Performance evaluation of a new rapid urine test for chlamydia in men: prospective cohort studyBMJ 2009; 339 doi: https://doi.org/10.1136/bmj.b2655 (Published 29 July 2009) Cite this as: BMJ 2009;339:b2655
- Elpidio-Cesar Nadala, director of process development1,
- Beng T Goh, consultant in genitourinary medicine2,
- Jose-Paolo Magbanua, senior research associate3,
- Penelope Barber, chief executive officer4,
- Alison Swain, senior doctor4,
- Sarah Alexander, clinical scientist5,
- Vivian Laitila, director of regulatory affairs1,
- Claude-Edouard Michel, research associate3,
- Lourdes Mahilum-Tapay, director of scientific affairs1,
- Ines Ushiro-Lumb, consultant virologist2,
- Catherine Ison, director5,
- Helen H Lee, reader in medical biotechnology3
- 1Diagnostics for the Real World (Europe), Cambridge Science Park, Cambridge CB4 0WG
- 2Departments of Genitourinary Medicine and Virology, Barts and The London NHS Trust, London E1 1BB
- 3University of Cambridge, Department of Haematology, Diagnostics Development Unit, NHS Blood and Transplant Site, Cambridge CB2 2PT
- 4Brook in Birmingham, Birmingham B1 1BL
- 5Sexually Transmitted Bacteria Reference Laboratory, Health Protection Agency Centre for Infections, London NW9 5HT
- Correspondence to: H H Lee
- Accepted 17 February 2009
Objective To evaluate the performance of a rapid test for chlamydia with first void male urine samples as a potential tool for diagnosis and screening of chlamydial infection in men.
Design Evaluation of test performance in prospective cohort study.
Settings A young people’s sexual health centre (site 1) and a genitourinary medicine clinic (site 2) in the United Kingdom.
Participants 1211 men aged 16-73 attending either of the two sites.
Main outcome measures Sensitivity, specificity, positive predictive value, and negative predictive value of the Chlamydia Rapid Test versus polymerase chain reaction assay. Relation between the visual signal of the Chlamydia Rapid Test and organism load.
Results Detection rates for Chlamydia trachomatis infection with polymerase chain reaction were 4.4% (20/454) at site 1 and 11.9% (90/757) at site 2. Compared with polymerase chain reaction assay, the resolved sensitivity, specificity, positive predictive value, and negative predictive value of the Chlamydia Rapid Test was 82.6% (90/109), 98.5% (1085/1102), 84.1% (90/107), and 98.3% (1085/1104), respectively. The organism load in first void urine samples that were positive for chlamydia ranged from 7.28×102 to 6.93×106 plasmids/ml and correlated significantly with the visual signal of the Chlamydia Rapid Test (r=0.7897, P<0.001).
Conclusions The performance of the new Chlamydia Rapid Test with first void male urine samples indicates that it would be an effective diagnostic tool for chlamydial infection in men. The availability of test results within an hour allows for immediate treatment and contact tracing, potentially reducing the risks of persistent infection and onward transmission. The test could also provide a simple and reliable alternative to nucleic acid amplification assays for testing of male urine in chlamydial screening programmes in high prevalence settings.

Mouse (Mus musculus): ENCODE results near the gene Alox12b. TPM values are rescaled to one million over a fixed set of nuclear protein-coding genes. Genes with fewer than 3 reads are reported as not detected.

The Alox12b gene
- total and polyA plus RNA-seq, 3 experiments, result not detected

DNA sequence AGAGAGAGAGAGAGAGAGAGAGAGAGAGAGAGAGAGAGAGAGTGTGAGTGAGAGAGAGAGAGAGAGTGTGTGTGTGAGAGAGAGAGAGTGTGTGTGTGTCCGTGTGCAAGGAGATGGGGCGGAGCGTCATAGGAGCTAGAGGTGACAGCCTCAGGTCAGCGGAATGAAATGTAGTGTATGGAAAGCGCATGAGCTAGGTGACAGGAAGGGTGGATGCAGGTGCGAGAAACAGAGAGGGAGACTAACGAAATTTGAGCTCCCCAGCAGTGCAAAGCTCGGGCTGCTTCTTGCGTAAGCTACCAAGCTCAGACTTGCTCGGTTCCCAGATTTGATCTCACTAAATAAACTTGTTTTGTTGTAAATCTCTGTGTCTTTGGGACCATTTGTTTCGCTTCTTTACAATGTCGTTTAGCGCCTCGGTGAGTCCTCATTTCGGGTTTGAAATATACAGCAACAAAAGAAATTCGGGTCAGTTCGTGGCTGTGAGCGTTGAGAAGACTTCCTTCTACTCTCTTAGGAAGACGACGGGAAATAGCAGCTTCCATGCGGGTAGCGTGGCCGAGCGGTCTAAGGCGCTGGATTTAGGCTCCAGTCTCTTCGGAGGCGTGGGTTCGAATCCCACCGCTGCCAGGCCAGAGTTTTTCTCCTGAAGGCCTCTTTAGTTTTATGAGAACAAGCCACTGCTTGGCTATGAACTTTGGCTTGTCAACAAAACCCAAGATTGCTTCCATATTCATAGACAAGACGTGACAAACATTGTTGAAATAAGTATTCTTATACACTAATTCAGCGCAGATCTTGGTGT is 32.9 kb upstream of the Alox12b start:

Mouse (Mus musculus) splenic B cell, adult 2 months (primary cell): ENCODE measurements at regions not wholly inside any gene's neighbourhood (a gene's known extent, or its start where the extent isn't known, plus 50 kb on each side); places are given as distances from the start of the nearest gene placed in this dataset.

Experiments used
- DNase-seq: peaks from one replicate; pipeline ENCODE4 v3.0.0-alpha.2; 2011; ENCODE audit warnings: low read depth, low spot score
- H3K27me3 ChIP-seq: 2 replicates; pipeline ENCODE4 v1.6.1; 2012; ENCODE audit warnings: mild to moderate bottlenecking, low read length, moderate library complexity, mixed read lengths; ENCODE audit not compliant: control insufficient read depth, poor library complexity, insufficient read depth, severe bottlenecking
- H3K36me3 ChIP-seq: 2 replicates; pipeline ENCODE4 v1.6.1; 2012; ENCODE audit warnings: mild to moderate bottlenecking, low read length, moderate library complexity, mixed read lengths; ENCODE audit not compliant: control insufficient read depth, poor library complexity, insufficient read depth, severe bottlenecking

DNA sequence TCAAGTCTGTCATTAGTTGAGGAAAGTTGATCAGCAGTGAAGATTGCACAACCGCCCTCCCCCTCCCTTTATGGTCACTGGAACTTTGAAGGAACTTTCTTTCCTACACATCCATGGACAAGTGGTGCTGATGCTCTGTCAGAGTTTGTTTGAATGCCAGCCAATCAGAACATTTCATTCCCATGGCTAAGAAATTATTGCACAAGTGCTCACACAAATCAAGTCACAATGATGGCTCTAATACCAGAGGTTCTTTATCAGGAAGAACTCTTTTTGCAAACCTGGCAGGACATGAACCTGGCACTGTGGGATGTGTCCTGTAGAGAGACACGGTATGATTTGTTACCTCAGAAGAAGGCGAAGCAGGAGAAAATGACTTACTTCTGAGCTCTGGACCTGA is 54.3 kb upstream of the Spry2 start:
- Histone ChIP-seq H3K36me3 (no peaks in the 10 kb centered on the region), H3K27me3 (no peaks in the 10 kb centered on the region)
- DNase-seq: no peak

We thank I Clarke (University of Southampton) for providing the plasmid pCTL12A used as a standard in the quantitative analysis; S Padmore and H Nuamah for performing on-site chlamydia testing at Brook in Birmingham; V Shah, K Gujadhur, and G Wall for performing on-site chlamydia testing at Ambrose King Centre; J Wawrzyniak (University of Cambridge) for data entry and analysis; J-P Allain (University of Cambridge) and J White (Guy’s and St Thomas’ Hospital, London) for critical review of the manuscript; and the participants and clinic staff at the two study sites.
Contributors: HHL was the chief investigator and is the guarantor. E-CN wrote the first draft of the manuscript and led in the manufacture of the Chlamydia Rapid Test kits used in the study. BTG, IU-L, and PB were the principal investigators at the clinical sites. J-PM, LM-T, VL, and HHL developed the clinical plan and acted as clinical monitors. E-CN and C-EM developed the Chlamydia Rapid Test for men. J-PM and E-CN were responsible for data entry and analysis. AS was the clinician involved in the study at site 1. SA and CI tested and analysed discordant samples. All authors participated in drafting and revising the manuscript, and all approved the final version.
Funding: The study was funded by a Wellcome Trust grant to the University of Cambridge and additional support from the NIHR Cambridge Biomedical Research Centre. The funding sources had no role in study design; in the collection, analysis, or interpretation of data; in the writing of the report; or in the decision to submit the article for publication.
Competing interests: J-PM, C-EM, and HHL are equity holders in Diagnostics for the Real World, which markets the rapid test technologies developed at the University of Cambridge. Both the University of Cambridge and the Wellcome Trust are also equity holders of the company.
Ethical approval: The study was approved by Moorfields and Whittington research ethics committee (05/Q0504/53) and Brook in Birmingham research ethics committee and informed consent was given by all patients.
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